This thread of Godsell’s exploration of regional typology began to coalesce in the design of the Carter/Tucker house. Here in particular, the ideas of an inner room and enclosed verandah that permeate his work were explored for their multi-cultural relevance:

In traditional Chinese architecture the aisle is a fluid outer building continuous around the perimeter of the inner building. In traditional Japanese architecture the aisle (gejin) is not continuous when added to a structure (hisashi) but is fluid space when an inner building is partitioned (hedate) to cause an aisle to be formed. The traditional outback Australian homestead is also surrounded by fluid space (verandah) which is sometimes partly enclosed by flywire or glass to form an indoor/outdoor space (sunroom).[1]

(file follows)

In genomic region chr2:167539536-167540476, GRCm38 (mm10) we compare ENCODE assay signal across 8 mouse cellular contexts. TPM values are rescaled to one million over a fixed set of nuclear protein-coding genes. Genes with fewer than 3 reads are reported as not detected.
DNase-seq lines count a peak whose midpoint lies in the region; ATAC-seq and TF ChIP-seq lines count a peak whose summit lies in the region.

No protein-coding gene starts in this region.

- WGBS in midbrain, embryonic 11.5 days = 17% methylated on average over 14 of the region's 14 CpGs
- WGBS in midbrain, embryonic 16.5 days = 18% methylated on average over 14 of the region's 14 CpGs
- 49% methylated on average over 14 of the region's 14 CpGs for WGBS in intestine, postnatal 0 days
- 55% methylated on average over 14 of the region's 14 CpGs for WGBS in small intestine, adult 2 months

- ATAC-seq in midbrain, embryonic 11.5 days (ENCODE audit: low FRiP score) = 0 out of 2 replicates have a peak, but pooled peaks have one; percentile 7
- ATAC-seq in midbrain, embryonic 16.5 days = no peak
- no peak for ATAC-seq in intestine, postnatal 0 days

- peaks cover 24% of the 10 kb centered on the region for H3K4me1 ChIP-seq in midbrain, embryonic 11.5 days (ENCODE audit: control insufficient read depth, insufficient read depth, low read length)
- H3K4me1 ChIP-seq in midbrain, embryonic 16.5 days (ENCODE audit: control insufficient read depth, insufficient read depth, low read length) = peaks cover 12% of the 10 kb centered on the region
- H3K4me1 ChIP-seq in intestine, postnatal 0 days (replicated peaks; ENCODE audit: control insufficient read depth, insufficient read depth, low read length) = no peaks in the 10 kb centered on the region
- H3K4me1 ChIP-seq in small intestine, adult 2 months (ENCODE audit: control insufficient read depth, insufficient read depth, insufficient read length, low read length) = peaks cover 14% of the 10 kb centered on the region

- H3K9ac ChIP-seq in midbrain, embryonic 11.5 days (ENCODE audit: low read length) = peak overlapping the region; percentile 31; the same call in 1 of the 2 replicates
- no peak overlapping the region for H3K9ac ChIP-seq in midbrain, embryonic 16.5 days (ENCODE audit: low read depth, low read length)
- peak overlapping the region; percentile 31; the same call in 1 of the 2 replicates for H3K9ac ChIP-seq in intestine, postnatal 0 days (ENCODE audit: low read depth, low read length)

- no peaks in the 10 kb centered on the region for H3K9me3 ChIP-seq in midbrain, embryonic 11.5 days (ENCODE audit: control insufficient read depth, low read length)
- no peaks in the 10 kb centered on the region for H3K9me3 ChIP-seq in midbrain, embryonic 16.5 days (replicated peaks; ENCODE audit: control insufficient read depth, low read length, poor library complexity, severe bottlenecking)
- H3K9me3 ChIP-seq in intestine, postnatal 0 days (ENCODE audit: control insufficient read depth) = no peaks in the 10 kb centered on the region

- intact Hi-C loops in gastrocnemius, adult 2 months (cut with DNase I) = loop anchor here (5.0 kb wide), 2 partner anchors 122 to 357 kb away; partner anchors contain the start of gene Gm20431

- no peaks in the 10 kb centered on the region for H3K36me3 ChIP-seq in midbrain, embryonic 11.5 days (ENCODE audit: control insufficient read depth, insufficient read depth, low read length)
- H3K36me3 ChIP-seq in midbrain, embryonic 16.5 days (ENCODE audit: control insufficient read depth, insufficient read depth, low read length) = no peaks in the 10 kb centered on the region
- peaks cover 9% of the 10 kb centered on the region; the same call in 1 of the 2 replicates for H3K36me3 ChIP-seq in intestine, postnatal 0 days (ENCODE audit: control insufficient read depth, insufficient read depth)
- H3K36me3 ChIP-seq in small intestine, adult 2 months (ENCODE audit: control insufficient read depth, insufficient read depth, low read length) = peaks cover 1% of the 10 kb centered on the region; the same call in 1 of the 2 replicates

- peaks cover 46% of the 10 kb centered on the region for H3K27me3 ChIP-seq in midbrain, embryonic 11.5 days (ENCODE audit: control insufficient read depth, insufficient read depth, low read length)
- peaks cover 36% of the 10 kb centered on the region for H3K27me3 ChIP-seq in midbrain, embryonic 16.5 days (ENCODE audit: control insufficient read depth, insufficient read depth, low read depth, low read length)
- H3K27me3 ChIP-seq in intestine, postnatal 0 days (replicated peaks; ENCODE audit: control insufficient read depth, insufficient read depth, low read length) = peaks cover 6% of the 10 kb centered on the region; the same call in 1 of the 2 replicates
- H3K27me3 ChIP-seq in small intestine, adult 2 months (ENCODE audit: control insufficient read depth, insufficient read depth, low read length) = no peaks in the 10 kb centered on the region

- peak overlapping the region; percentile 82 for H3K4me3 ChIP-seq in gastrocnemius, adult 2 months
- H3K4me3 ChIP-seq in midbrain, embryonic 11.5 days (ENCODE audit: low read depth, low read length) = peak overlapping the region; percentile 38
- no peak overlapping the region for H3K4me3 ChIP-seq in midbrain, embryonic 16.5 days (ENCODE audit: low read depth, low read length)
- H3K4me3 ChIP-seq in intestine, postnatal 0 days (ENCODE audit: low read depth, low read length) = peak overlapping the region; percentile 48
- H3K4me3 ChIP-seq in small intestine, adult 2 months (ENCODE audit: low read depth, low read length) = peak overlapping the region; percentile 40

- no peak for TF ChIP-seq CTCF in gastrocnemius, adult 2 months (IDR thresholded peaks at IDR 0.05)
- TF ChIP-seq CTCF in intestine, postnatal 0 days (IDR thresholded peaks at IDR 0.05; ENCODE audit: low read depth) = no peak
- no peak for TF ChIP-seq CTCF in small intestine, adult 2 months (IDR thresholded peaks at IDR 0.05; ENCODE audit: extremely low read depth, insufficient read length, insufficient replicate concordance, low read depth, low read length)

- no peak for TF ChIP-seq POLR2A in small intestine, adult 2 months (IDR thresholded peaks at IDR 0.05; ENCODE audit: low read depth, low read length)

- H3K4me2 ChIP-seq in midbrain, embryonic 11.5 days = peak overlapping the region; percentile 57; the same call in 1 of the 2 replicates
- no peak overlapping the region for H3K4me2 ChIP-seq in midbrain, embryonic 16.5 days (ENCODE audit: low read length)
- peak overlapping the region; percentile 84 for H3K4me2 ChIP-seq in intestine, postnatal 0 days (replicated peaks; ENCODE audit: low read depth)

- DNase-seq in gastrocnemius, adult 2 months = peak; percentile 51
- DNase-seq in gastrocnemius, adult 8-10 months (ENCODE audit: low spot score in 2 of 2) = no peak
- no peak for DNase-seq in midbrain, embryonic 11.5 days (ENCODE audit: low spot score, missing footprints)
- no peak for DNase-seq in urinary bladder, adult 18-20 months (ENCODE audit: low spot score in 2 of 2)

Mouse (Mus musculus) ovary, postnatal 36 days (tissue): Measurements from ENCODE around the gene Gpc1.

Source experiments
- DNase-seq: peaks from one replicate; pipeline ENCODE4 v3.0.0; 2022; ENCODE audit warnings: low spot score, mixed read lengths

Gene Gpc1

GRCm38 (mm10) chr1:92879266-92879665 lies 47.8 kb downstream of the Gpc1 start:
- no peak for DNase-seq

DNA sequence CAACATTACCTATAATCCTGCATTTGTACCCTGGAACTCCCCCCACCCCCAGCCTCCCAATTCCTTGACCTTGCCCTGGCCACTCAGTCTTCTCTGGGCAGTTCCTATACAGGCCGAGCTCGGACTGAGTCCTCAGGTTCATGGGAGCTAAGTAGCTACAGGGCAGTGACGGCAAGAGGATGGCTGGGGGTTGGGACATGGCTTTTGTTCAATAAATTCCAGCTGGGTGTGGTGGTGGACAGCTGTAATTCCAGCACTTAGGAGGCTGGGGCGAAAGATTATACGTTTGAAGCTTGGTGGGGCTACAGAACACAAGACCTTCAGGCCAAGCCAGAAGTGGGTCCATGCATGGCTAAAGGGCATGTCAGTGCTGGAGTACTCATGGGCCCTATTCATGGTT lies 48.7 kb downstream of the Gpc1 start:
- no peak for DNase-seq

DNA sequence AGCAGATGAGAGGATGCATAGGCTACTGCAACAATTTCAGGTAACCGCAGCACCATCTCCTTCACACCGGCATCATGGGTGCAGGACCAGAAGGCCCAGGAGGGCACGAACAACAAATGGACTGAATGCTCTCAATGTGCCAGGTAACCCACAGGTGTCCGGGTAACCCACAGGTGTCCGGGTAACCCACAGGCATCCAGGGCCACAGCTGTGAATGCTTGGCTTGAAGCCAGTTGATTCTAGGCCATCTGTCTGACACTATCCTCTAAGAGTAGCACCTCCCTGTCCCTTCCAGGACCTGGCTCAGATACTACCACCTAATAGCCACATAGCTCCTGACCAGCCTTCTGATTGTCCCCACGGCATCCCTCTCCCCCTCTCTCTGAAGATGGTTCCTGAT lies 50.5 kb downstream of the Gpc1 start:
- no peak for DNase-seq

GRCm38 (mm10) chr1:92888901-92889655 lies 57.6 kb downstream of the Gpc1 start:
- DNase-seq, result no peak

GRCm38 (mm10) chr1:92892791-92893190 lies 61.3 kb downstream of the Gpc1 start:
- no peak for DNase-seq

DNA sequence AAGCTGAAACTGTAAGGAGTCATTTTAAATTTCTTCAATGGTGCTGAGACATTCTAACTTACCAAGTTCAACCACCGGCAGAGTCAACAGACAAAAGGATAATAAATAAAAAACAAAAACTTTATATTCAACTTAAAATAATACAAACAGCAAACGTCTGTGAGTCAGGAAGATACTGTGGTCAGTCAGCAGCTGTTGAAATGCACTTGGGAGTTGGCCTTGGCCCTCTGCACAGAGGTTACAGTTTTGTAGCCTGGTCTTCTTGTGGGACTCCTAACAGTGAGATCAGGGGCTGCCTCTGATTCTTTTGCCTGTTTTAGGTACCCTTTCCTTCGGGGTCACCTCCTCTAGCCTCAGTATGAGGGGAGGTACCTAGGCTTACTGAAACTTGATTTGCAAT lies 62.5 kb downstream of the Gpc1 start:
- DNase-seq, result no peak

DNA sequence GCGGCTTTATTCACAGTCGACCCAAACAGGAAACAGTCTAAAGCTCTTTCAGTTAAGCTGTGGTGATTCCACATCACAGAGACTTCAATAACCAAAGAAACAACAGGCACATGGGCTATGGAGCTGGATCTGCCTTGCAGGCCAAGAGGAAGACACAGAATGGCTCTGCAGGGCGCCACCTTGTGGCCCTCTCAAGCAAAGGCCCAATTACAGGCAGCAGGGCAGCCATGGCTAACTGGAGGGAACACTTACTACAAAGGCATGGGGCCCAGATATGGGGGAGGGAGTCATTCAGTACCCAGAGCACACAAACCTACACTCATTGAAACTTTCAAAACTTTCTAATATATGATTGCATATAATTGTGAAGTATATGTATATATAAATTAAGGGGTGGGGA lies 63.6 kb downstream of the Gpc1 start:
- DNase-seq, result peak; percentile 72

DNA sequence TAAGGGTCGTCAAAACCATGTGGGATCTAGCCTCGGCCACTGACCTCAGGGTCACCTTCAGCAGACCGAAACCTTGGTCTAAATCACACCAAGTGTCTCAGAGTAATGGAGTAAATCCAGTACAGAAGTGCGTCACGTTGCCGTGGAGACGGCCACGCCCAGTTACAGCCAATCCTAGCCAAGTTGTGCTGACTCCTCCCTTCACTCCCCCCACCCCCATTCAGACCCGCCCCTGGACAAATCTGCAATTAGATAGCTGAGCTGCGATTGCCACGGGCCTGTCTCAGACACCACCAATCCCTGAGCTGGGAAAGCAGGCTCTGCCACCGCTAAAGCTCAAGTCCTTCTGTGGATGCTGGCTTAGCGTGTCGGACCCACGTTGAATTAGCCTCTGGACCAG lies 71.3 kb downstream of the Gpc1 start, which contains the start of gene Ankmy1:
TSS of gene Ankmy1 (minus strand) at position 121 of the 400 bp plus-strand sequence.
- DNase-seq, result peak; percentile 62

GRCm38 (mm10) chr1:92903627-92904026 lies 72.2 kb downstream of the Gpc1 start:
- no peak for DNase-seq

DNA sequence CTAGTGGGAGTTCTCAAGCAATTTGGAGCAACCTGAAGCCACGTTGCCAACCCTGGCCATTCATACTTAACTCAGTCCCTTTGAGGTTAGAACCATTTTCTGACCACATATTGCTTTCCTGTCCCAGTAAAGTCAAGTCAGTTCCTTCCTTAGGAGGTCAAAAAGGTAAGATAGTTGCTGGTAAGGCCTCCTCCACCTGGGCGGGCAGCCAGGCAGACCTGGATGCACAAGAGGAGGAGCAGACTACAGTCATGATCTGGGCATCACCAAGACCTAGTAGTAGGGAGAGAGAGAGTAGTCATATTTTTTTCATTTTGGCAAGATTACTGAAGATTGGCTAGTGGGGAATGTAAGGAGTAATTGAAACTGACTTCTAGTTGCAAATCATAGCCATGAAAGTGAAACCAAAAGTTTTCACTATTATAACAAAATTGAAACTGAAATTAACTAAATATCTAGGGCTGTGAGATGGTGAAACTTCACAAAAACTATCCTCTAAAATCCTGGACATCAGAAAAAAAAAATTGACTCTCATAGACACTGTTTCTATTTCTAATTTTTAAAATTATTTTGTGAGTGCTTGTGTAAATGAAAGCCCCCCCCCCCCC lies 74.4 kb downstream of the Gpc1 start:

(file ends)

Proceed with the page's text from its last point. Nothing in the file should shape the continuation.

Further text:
This fusion of cultural stimuli was further abstracted in the Peninsula House. The verandah became a protective outer shell that can be occupied and manipulated. The building can be closed down or opened to alter the living space and its relationship to the surrounding environment.

IAT - peninsula - house_comparison - 15.3.29

Image | © Chad Schwartz

[1] From a written statement provided by the architect.